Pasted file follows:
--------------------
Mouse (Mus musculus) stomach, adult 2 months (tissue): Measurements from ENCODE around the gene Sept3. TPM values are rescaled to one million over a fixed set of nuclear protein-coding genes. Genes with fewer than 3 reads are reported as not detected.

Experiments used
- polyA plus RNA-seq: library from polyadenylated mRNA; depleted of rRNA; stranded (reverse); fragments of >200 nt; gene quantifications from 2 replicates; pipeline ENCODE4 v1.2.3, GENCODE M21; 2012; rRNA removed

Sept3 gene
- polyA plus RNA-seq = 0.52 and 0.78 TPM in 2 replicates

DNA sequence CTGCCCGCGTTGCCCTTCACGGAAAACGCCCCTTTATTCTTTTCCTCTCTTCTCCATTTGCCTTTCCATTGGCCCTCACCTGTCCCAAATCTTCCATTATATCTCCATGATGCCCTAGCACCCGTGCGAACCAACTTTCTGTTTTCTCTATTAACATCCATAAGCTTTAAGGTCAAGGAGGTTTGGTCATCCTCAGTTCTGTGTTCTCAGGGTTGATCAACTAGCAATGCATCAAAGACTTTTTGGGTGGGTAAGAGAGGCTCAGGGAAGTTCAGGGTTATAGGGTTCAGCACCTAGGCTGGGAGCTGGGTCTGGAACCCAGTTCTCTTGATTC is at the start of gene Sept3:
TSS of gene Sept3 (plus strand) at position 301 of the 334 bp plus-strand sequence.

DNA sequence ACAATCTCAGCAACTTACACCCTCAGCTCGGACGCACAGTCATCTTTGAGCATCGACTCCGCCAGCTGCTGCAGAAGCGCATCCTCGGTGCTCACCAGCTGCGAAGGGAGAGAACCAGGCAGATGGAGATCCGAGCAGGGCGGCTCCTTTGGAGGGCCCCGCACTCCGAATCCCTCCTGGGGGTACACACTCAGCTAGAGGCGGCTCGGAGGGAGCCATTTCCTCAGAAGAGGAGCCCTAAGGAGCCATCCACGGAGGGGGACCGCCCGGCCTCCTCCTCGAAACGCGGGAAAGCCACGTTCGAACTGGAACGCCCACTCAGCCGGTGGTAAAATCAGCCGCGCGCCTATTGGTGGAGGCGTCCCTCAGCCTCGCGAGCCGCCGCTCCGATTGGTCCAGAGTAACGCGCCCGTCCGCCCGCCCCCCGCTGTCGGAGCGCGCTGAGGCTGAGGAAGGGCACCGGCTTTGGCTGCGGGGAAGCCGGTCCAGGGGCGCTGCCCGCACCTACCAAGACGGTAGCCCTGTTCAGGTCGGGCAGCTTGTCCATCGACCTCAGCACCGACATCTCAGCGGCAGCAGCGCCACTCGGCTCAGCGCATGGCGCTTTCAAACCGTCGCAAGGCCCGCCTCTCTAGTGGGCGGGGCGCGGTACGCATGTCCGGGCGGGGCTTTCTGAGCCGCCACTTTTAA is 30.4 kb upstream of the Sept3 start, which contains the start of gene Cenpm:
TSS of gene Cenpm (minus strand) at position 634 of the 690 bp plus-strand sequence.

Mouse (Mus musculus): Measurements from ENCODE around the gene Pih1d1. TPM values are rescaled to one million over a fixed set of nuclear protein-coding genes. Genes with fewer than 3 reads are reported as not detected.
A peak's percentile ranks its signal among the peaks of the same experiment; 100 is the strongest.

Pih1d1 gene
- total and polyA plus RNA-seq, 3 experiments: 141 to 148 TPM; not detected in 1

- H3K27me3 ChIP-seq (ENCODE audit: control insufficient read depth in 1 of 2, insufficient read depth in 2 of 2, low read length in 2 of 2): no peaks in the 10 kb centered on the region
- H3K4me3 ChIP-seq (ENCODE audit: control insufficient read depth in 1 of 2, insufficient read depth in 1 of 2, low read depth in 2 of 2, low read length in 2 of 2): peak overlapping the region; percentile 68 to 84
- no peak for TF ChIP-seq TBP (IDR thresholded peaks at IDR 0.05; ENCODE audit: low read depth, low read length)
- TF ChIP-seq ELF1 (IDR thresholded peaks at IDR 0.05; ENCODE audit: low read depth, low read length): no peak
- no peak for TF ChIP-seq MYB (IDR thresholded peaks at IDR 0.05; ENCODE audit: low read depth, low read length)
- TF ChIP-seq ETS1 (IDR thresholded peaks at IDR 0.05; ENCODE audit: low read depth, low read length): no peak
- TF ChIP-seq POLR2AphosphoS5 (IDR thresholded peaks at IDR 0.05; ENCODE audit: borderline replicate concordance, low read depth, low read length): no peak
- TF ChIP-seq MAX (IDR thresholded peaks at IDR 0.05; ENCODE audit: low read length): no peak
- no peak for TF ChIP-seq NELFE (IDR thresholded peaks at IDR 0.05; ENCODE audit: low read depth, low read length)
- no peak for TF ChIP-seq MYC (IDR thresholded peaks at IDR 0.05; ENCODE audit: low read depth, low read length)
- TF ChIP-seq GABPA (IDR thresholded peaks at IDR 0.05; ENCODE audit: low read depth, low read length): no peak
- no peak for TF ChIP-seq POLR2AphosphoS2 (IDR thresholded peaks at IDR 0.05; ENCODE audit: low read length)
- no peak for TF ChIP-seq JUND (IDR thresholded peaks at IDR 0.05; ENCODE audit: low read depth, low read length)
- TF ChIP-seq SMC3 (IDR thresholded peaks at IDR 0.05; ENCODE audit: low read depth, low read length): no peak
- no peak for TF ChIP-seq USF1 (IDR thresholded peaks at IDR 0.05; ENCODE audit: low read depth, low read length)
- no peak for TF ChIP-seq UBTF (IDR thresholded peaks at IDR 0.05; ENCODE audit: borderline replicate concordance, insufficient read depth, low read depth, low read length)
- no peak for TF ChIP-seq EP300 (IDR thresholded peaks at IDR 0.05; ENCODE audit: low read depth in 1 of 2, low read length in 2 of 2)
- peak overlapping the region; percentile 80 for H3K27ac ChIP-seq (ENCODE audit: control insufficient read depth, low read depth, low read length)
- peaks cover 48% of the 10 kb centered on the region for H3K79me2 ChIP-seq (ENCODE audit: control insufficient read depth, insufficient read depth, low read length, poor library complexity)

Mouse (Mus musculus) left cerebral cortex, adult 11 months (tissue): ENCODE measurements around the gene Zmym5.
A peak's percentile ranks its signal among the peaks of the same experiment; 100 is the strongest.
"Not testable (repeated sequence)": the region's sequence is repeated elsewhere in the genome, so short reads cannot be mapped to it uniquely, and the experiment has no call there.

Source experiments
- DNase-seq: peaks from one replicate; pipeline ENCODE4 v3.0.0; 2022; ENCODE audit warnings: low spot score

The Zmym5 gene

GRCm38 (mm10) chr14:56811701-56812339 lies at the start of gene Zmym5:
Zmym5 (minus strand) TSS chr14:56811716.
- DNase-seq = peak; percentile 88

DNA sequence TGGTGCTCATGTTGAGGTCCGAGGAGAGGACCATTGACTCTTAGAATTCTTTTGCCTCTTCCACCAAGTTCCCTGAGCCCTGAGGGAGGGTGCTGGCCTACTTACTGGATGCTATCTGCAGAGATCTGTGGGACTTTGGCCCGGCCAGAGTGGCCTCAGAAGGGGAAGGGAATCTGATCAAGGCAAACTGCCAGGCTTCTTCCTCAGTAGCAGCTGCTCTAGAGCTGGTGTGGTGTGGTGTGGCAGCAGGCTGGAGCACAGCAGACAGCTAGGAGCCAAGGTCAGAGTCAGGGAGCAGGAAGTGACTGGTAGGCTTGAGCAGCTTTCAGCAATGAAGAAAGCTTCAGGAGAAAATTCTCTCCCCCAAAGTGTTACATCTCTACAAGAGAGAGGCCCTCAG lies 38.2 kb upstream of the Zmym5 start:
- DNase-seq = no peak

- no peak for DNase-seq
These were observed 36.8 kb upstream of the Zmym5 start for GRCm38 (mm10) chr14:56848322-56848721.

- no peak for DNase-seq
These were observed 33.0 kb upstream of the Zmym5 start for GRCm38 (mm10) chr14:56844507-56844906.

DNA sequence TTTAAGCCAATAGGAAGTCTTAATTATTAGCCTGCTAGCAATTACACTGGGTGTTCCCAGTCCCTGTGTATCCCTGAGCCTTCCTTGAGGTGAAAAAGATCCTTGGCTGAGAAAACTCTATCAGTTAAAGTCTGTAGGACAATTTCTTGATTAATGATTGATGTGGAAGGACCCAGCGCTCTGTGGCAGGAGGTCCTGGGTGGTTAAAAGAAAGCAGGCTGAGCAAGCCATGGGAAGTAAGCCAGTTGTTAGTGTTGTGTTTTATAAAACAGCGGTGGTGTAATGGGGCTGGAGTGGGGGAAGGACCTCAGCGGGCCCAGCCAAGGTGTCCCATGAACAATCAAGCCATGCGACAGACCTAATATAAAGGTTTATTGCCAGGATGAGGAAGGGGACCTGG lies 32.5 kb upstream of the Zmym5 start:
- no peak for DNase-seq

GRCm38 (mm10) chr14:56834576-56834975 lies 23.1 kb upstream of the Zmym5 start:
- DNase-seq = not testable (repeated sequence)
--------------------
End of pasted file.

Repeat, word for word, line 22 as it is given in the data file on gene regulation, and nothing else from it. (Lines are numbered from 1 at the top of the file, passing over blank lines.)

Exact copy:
- no peak for TF ChIP-seq NELFE (IDR thresholded peaks at IDR 0.05; ENCODE audit: low read depth, low read length)